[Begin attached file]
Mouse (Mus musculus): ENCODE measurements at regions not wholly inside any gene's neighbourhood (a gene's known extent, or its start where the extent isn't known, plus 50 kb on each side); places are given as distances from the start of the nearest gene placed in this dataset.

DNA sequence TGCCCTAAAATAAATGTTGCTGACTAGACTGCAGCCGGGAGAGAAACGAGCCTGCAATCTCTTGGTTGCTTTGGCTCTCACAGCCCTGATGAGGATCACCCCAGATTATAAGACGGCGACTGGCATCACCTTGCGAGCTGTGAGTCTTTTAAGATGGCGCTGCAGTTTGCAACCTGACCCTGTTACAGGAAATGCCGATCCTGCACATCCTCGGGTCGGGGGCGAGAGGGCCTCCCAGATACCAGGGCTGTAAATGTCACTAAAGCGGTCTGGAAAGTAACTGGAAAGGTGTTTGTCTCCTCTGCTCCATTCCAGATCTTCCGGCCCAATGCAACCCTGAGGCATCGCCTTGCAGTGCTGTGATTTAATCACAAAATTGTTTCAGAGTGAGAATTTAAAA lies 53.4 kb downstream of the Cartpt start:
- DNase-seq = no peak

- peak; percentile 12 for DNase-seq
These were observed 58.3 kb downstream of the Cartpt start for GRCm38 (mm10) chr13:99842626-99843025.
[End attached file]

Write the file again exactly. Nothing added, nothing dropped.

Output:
Mouse (Mus musculus): ENCODE measurements at regions not wholly inside any gene's neighbourhood (a gene's known extent, or its start where the extent isn't known, plus 50 kb on each side); places are given as distances from the start of the nearest gene placed in this dataset.

DNA sequence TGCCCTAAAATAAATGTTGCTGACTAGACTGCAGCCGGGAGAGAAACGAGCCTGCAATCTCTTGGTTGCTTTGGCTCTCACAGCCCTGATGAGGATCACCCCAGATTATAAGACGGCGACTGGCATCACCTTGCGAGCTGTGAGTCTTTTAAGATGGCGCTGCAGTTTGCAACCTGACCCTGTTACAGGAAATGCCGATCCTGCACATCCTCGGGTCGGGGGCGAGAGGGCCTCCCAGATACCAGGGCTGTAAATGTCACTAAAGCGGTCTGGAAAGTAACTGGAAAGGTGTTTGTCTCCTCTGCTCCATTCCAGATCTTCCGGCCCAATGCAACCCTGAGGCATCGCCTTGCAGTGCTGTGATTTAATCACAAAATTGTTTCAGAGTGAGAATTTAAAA lies 53.4 kb downstream of the Cartpt start:
- DNase-seq = no peak

- peak; percentile 12 for DNase-seq
These were observed 58.3 kb downstream of the Cartpt start for GRCm38 (mm10) chr13:99842626-99843025.